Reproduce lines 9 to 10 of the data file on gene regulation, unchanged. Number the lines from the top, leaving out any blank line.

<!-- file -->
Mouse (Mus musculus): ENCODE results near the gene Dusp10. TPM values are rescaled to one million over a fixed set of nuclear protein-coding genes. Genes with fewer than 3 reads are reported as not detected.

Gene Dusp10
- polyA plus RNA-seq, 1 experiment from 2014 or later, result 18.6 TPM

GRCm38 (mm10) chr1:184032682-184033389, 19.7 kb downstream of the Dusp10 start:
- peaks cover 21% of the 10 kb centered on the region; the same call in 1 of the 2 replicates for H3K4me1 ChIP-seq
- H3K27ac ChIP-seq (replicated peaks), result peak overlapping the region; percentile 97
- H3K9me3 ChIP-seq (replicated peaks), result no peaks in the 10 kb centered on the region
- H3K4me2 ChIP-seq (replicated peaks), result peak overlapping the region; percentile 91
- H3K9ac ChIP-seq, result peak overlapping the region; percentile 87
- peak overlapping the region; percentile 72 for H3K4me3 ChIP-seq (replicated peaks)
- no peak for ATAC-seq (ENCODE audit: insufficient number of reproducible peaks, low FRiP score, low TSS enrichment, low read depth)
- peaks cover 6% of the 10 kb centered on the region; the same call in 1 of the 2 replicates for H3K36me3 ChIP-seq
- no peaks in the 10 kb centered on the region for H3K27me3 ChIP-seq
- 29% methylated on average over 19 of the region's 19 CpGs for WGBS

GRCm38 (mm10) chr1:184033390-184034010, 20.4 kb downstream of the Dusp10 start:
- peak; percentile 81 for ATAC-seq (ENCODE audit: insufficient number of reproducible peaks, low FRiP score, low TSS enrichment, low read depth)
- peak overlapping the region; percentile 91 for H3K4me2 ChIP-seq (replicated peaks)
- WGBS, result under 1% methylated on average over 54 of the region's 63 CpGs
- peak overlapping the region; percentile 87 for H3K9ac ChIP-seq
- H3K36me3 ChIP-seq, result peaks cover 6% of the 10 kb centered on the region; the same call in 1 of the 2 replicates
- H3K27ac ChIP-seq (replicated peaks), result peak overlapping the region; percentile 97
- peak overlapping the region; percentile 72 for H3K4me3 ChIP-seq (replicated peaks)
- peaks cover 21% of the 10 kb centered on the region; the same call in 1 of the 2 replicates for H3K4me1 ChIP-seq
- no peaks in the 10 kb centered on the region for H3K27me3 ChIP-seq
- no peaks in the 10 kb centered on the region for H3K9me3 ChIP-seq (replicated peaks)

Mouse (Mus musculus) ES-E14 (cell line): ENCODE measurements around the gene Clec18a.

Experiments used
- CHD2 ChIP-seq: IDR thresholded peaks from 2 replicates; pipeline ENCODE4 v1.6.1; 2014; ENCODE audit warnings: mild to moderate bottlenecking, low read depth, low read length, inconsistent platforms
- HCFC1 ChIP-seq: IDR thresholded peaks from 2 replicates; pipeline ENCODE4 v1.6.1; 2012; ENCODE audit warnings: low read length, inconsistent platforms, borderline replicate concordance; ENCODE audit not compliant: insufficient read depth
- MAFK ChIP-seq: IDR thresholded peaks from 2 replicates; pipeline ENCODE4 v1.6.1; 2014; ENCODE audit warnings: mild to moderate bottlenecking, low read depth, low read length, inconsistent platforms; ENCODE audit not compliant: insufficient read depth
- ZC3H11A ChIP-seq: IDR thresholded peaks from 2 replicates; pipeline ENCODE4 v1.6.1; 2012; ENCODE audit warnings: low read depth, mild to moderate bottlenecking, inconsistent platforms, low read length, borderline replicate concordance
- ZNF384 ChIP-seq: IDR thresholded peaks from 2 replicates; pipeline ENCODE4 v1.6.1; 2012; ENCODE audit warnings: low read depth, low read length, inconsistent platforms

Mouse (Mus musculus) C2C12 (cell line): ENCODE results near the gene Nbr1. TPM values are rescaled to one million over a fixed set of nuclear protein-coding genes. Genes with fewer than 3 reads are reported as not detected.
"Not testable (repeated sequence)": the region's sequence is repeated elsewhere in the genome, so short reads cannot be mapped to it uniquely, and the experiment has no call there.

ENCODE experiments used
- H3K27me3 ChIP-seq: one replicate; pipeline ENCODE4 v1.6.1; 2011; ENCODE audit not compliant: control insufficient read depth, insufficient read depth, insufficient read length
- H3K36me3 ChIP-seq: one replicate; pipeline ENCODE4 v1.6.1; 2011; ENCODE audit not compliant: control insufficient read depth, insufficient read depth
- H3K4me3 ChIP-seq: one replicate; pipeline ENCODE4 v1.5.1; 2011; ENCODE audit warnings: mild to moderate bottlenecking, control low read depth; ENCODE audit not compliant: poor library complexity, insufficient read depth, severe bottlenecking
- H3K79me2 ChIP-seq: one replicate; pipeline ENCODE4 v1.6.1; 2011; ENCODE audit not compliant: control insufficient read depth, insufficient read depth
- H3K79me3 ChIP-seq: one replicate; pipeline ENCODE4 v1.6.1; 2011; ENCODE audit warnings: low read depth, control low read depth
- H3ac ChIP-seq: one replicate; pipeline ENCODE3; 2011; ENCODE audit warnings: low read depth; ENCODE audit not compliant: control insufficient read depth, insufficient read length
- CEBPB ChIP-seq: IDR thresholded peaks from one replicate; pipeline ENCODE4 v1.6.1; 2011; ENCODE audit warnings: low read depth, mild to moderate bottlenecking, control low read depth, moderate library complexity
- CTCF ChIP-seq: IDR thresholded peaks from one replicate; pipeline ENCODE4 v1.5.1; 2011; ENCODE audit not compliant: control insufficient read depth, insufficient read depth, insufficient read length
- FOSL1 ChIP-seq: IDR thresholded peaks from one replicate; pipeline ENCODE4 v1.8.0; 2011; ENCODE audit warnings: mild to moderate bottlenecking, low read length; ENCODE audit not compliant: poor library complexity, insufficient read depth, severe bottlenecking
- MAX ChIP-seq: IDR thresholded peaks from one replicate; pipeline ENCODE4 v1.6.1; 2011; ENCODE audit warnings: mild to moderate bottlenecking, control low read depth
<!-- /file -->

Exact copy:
- H3K9ac ChIP-seq, result peak overlapping the region; percentile 87
- peak overlapping the region; percentile 72 for H3K4me3 ChIP-seq (replicated peaks)